Erik Thomp­son: The Packed to the Rafters star on be­ing a TV vet­eran at 50

We loved him in Packed to the Rafters and have quickly warmed to his solo dad role in 800 Words. Erik Thom­son talks to Wendyl Nis­sen about his plea­sure at be­ing back in his home coun­try and why, at not quite 50, he is happy to be called a vet­eran.

Australian Women’s Weekly NZ - - CONTENTS -

He’s known as tele­vi­sion’s favourite dad both here and across the Tas­man and that’s a role vet­eran ac­tor Erik Thom­son is quite com­fort­able with. Af­ter nearly five years play­ing fa­ther Dave on Packed to the Rafters, Erik is now hap­pily en­sconced as wi­d­ower Ge­orge Turner, who leaves Sydney with his two chil­dren to live in a quiet sea­side town in New Zealand, in the pop­u­lar TVNZ drama 800 Words.

But few peo­ple re­alise that he is also a bit of a dad to the cast and crew on the show, en­sur­ing that every­one who works there is looked af­ter and made to feel part of the group.

“When we first started shoot­ing I got some wine and beer and had every­one around for a bit of a party. It was some­thing I learned from Rafters, that it’s in­cred­i­bly im­por­tant to form bonds with the peo­ple you work with and have a sense of own­er­ship of the show, so that’s what I wanted to do from the start. In some ways it was a bit self-serv­ing of me hav­ing the party, be­cause I was putting a lot on the line for this show and I guess I re­ally wanted it to to work.”

Erik says when he worked on Rafters it was fel­low Kiwi ac­tor Re­becca Gib­ney who was the mum and had a lovely so­cial warmth with every­one.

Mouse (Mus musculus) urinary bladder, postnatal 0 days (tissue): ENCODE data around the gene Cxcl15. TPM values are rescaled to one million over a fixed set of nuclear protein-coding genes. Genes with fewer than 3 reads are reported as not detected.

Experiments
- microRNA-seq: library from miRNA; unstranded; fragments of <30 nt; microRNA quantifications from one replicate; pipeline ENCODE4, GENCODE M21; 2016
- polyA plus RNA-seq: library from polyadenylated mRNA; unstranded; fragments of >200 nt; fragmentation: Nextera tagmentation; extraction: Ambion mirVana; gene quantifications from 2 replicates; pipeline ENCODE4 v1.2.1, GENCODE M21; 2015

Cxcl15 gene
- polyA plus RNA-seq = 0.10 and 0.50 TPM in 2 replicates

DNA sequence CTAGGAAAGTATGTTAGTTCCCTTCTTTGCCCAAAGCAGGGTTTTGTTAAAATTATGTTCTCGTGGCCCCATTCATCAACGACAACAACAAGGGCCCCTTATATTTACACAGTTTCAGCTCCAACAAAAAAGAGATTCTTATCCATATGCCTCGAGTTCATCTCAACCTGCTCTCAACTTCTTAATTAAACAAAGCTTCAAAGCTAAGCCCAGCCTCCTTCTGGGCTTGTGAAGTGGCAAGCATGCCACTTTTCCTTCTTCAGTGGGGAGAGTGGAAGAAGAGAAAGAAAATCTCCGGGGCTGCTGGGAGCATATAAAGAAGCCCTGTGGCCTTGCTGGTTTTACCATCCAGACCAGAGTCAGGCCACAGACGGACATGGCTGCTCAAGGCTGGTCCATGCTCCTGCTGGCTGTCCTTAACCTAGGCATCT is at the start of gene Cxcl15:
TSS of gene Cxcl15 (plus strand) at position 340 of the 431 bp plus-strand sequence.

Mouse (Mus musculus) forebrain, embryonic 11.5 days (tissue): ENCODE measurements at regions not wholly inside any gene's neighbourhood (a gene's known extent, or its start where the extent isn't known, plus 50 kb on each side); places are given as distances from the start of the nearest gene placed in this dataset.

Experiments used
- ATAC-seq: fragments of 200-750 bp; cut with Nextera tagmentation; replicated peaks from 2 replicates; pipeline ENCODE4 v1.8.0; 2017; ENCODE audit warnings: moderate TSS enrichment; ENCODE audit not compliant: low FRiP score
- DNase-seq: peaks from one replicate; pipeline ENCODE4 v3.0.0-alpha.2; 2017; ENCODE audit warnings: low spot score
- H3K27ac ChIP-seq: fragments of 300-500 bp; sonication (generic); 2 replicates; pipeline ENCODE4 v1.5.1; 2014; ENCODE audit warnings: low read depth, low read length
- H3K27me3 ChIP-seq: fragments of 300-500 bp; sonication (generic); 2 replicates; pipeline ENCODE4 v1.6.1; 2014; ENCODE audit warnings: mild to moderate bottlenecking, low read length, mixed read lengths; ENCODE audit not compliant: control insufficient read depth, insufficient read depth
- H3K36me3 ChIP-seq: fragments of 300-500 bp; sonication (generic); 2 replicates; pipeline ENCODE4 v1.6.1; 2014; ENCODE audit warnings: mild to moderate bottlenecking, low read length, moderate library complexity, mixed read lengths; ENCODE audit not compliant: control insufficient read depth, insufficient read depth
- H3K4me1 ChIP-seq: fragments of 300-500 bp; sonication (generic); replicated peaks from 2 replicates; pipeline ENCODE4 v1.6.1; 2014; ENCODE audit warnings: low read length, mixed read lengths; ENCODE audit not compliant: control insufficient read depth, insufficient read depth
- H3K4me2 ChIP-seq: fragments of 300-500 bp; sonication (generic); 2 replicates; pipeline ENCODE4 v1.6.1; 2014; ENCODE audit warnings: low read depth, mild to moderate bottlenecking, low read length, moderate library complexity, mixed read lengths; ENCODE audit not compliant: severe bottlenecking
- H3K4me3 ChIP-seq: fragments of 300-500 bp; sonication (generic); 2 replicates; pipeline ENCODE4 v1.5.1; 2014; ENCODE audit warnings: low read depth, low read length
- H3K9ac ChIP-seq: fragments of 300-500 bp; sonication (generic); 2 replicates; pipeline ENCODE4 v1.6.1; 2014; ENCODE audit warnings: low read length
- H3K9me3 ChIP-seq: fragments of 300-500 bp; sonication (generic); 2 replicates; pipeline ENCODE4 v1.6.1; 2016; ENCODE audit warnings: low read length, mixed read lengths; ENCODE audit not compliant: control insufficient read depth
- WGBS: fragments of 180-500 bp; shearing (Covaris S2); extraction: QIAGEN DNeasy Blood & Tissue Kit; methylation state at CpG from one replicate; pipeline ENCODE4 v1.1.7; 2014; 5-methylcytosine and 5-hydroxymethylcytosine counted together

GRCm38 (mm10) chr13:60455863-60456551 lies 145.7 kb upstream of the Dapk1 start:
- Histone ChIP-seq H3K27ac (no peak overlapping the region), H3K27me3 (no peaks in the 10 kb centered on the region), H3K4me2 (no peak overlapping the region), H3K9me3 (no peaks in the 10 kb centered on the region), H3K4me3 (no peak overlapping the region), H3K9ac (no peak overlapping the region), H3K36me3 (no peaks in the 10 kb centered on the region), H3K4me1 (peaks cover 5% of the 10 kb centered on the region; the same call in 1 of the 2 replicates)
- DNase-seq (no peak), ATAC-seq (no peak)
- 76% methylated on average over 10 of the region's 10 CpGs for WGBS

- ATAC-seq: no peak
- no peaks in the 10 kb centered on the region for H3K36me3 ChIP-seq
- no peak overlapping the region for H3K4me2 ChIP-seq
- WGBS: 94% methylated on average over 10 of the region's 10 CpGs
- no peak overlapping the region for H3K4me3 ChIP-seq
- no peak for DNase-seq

“We had a very tight group of peo­ple on that show and we al­ways wel­comed guest ac­tors, who might only be there for a few days, as part of the team. You’re only as strong as your weak­est link, so I like to make sure these ac­tors aren’t just filling a spot, they are ac­tu­ally part of the whole thing.”

These days Erik and Re­becca keep in con­stant touch, mes­sag­ing each other once a week.

“We’re all in­ter­linked, we know where we all are in the world and we’re only one lit­tle mes­sage away.”

Erik also doesn’t mind tak­ing on the role of the more ex­pe­ri­enced, older guy on set.

“I was called a vet­eran re­cently in the pa­per and I was a bit shocked. So I googled it and found that vet­eran ac­tu­ally means ex­pe­ri­enced, not old, so I’m happy with that,” says Erik, who is talk­ing to me on the phone while stand­ing un­der a gum tree in McLaren Vale, South Australia, look­ing out over the vine­yards.

It’s where he lives with his wife and two chil­dren, even though the ac­tor still misses his child­hood home of Tau­ranga. “It was a beau­ti­ful lit­tle town back then, not the one big su­per city it is now,” he says. “The Ocean­side Ho­tel was a two-storey art deco ho­tel at the base of Mt Maun­ganui and I would ride my bike across the Mat­apihi Bridge and jump off the rail bridge into the wa­ter. We’d go up the Wairau River and jump off bridges there, swim down rapids – all those things you can’t do these days be­cause it’s too dan­ger­ous.”

He left New Zealand for Australia when he was 28 years old but says he still has a very deep con­nec­tion with this coun­try.